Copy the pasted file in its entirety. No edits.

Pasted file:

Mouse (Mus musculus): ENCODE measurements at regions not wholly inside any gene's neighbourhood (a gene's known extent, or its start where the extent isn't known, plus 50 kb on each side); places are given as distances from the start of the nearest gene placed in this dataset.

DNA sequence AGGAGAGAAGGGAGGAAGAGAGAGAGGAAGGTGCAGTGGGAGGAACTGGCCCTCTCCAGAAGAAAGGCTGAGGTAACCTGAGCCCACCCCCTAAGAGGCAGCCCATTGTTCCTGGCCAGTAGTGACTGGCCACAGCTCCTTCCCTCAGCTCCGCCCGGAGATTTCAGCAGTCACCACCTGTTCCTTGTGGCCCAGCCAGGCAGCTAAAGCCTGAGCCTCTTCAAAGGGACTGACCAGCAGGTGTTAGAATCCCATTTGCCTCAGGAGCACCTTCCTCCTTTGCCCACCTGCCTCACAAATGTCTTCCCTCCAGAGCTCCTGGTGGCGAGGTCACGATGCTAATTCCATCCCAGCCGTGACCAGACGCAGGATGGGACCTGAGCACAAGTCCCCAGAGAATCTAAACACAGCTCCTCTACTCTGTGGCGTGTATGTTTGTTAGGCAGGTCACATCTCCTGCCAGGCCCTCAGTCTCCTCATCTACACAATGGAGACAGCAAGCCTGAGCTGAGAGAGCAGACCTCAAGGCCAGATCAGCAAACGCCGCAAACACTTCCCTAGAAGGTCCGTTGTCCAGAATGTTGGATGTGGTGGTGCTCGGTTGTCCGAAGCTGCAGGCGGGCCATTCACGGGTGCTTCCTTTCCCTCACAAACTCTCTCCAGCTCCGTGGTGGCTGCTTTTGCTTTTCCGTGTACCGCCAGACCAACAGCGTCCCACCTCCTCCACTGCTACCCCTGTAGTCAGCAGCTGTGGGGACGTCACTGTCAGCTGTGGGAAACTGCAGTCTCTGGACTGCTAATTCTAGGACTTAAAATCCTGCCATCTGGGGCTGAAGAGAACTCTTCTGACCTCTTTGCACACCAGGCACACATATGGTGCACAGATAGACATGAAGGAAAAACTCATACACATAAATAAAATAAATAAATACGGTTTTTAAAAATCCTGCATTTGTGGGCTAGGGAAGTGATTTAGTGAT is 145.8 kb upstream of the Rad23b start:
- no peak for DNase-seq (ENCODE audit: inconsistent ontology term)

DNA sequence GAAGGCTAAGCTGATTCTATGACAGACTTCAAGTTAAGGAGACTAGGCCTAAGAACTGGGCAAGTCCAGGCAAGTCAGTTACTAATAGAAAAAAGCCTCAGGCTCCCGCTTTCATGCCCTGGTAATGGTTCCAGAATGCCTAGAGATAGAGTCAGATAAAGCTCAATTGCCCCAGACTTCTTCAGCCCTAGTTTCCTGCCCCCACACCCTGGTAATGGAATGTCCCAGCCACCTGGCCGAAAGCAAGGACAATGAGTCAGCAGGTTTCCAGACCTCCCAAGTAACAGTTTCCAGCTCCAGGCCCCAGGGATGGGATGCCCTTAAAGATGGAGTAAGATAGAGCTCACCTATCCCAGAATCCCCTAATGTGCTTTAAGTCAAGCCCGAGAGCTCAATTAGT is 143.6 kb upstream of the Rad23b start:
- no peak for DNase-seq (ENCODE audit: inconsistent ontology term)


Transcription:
Mouse (Mus musculus): ENCODE measurements at regions not wholly inside any gene's neighbourhood (a gene's known extent, or its start where the extent isn't known, plus 50 kb on each side); places are given as distances from the start of the nearest gene placed in this dataset.

DNA sequence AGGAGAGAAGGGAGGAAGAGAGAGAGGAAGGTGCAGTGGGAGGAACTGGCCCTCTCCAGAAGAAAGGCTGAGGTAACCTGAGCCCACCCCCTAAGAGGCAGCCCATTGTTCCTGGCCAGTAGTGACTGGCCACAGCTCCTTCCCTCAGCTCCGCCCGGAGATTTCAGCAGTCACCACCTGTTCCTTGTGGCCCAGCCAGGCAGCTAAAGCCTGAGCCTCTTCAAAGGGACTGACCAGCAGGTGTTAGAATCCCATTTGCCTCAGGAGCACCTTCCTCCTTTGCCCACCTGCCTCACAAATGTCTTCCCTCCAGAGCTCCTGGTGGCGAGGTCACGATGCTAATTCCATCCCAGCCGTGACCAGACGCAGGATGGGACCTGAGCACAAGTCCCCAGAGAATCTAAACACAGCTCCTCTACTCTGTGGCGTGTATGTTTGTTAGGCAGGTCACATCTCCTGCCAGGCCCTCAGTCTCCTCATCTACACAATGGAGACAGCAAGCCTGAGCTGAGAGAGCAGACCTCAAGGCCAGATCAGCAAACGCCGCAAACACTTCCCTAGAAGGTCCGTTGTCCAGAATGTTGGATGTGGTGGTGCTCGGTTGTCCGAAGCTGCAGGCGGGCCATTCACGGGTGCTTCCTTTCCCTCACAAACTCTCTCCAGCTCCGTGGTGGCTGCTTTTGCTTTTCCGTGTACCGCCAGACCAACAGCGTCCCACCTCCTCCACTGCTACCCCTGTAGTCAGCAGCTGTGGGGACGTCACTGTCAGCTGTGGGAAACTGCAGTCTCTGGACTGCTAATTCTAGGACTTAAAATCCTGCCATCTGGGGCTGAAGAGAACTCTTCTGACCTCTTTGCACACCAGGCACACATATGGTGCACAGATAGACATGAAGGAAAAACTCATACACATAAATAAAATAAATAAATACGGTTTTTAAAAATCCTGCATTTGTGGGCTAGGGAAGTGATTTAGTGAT is 145.8 kb upstream of the Rad23b start:
- no peak for DNase-seq (ENCODE audit: inconsistent ontology term)

DNA sequence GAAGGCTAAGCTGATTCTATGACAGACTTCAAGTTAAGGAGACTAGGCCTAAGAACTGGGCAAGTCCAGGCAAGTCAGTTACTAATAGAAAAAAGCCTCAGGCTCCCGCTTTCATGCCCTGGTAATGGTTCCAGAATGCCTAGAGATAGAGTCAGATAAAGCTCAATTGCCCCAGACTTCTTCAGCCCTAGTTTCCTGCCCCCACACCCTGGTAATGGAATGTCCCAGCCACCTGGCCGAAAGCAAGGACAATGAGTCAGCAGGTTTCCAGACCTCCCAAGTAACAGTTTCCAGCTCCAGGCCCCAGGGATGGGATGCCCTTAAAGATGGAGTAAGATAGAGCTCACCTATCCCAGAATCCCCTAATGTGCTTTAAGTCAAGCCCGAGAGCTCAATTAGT is 143.6 kb upstream of the Rad23b start:
- no peak for DNase-seq (ENCODE audit: inconsistent ontology term)